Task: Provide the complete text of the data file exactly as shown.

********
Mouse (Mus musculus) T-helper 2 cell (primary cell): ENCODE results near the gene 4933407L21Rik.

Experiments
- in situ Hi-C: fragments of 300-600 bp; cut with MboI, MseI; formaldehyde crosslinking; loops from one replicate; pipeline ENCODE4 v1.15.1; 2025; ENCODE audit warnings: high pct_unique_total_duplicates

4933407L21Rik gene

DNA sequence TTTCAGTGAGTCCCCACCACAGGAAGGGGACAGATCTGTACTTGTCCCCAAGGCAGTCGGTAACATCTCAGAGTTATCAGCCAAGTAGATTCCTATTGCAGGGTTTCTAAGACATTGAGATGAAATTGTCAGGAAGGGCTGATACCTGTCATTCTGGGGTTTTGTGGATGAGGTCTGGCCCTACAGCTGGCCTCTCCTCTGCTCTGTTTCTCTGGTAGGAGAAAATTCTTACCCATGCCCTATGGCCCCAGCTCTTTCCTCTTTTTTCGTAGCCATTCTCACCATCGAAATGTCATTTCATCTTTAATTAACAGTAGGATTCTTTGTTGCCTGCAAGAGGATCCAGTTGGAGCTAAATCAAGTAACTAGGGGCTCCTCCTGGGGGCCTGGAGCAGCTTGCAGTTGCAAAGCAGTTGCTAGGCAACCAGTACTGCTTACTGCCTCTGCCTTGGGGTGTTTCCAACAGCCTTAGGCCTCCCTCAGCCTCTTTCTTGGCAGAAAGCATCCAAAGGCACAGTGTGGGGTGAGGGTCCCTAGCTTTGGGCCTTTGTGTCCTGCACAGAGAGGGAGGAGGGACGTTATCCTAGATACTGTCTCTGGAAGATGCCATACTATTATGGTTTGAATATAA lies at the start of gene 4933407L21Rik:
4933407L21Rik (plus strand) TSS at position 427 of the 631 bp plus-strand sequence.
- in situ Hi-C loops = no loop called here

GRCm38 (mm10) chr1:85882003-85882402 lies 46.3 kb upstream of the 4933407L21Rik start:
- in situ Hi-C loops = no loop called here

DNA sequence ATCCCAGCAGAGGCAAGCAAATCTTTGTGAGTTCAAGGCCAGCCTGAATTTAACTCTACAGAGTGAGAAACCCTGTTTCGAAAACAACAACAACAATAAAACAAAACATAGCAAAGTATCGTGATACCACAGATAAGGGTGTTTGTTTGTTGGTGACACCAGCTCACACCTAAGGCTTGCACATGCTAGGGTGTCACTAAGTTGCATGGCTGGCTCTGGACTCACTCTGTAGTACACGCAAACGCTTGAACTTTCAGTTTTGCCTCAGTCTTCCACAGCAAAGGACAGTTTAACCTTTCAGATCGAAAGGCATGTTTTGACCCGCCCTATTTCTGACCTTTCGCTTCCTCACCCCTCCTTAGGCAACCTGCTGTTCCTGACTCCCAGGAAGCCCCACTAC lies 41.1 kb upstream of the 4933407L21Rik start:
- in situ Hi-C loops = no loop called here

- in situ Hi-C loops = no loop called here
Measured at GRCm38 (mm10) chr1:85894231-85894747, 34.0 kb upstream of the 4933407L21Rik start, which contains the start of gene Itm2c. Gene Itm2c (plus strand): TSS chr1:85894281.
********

Mouse (Mus musculus) T-helper 2 cell (primary cell): ENCODE results near the gene 4933407L21Rik.

Experiments
- in situ Hi-C: fragments of 300-600 bp; cut with MboI, MseI; formaldehyde crosslinking; loops from one replicate; pipeline ENCODE4 v1.15.1; 2025; ENCODE audit warnings: high pct_unique_total_duplicates

4933407L21Rik gene

DNA sequence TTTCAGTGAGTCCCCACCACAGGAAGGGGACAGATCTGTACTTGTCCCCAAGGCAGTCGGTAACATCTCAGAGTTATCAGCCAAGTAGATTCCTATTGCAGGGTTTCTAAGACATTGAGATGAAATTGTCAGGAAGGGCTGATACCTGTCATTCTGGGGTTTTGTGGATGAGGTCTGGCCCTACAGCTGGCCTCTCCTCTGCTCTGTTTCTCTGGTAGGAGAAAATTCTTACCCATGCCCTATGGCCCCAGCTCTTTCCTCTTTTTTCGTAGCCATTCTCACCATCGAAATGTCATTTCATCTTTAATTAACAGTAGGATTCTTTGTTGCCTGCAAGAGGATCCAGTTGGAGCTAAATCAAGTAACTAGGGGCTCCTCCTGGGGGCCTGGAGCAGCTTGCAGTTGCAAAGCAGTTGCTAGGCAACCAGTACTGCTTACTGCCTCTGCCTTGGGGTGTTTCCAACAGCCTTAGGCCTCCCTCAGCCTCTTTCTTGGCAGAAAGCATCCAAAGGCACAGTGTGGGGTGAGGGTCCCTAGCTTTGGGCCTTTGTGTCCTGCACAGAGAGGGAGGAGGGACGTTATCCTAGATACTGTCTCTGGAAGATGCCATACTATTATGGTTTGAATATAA lies at the start of gene 4933407L21Rik:
4933407L21Rik (plus strand) TSS at position 427 of the 631 bp plus-strand sequence.
- in situ Hi-C loops = no loop called here

GRCm38 (mm10) chr1:85882003-85882402 lies 46.3 kb upstream of the 4933407L21Rik start:
- in situ Hi-C loops = no loop called here

DNA sequence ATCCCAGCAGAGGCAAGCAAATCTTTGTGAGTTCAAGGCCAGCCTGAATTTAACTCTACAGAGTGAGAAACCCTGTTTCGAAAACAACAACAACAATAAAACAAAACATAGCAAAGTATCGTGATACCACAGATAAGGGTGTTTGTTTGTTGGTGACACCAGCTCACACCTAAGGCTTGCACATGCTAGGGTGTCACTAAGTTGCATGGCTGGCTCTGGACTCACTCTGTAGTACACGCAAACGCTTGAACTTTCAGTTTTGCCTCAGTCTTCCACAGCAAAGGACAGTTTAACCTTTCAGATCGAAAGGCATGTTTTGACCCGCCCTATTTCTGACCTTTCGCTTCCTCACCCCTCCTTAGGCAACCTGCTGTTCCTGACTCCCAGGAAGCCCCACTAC lies 41.1 kb upstream of the 4933407L21Rik start:
- in situ Hi-C loops = no loop called here

- in situ Hi-C loops = no loop called here
Measured at GRCm38 (mm10) chr1:85894231-85894747, 34.0 kb upstream of the 4933407L21Rik start, which contains the start of gene Itm2c. Gene Itm2c (plus strand): TSS chr1:85894281.